In case you’re wondering, I’m not jealous or hating on anyone. Even with a team of 17 people, my company still turns down work weekly. We get that work from a decade of providing excellent service that has lead to five star reviews and a pipeline of client referrals that #cantstopwontstop. We have fantastic SEO, thanks in part to my website creators but also because people click on our site after putting in certain search terms and find what they need, which is key for high rankings in a Google search. So I’m not sitting over here, upset that my company isn’t getting business but my competitors with better social media are. We are doing very well, and I do consistently post on Instagram, Facebook and right here, dawg.

The thing is, it really doesn’t matter that I think too much emphasis is put on social media. I would never hurt my company by being a dinosaur and refusing to utilize social media. I’ll continue to post consistently and try to stay on top of things. I’m aware of what I could be doing better, which I will continue to try to improve. But if I have one hour to work on something, I am answering current and potential clients before I post a story on Instagram. Because if I don’t answer that new potential client then, but I post a story then answer the client hours later when I have time again, they very well may have booked with another company. (This could be specific to my industry, as a bride is 8x more likely to book wedding services with a vendor who responds within 15 minutes than one who responds four hours later, but I’ve found it to be the case with corporate and commercial inquiries too.)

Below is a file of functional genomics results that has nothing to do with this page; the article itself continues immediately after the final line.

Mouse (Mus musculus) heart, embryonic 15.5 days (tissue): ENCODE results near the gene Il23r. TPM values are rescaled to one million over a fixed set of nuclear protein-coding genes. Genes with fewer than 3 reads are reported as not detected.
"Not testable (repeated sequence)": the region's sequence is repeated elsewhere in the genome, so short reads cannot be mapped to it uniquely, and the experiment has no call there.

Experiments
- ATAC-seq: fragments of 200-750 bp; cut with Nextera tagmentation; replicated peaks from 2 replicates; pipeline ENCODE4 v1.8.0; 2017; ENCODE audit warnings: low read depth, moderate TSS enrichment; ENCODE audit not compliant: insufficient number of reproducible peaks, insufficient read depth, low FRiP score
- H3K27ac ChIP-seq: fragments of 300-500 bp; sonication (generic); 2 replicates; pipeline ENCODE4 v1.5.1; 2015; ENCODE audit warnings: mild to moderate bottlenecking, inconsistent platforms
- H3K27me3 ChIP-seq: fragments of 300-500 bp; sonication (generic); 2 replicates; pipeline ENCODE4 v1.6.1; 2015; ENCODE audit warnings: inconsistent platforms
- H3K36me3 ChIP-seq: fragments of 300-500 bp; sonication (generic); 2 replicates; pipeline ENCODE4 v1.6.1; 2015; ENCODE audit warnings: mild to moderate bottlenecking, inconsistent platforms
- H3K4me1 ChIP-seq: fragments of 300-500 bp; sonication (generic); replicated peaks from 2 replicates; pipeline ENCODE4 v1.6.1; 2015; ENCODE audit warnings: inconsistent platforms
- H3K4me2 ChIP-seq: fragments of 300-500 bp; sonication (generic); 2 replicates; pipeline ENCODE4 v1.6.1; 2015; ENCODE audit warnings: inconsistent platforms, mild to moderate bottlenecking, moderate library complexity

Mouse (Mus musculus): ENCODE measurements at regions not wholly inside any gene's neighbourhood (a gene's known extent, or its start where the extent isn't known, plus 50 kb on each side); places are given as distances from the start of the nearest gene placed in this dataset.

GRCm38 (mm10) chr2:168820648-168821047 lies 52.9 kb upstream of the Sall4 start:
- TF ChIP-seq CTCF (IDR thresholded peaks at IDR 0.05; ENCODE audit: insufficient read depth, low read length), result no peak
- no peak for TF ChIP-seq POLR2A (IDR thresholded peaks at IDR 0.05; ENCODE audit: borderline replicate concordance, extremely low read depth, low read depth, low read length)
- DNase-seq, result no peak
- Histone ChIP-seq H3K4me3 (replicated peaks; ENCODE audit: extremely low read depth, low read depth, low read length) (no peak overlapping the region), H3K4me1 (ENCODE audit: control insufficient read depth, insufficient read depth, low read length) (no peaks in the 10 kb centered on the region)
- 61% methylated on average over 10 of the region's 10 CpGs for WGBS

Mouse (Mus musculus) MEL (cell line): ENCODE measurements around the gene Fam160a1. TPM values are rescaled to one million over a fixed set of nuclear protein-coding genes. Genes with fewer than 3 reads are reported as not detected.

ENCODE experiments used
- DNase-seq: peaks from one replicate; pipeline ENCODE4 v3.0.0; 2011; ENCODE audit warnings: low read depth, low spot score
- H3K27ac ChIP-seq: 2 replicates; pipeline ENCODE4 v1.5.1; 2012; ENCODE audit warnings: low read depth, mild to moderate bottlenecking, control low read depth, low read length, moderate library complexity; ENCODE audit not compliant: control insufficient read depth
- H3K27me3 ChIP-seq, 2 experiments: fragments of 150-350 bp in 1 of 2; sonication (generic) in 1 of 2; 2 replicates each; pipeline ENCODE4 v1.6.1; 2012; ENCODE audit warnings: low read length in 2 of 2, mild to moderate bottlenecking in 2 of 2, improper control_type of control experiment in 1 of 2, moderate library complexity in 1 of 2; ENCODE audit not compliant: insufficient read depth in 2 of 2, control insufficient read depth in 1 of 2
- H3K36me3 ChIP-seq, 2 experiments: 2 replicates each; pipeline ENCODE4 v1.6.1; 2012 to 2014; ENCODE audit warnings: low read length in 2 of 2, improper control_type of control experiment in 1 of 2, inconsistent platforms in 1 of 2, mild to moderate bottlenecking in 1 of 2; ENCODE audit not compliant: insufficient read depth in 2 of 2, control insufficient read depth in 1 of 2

You get this, or you’re under 35.

I don’t care what anyone says–I’m not willing to give up decent chunks of revenue and hurt our reputation as the most responsive beauty services company in RI because there might be 300 people out there who want to view a behind the scenes story. I will get them their story later, after actual real time clients have been responded to. My clients come first, but I don’t ignore social media. I prioritize clients and time sensitive issues, but it would be ridiculous to use that as a reason to ignore the social media platforms my client base uses.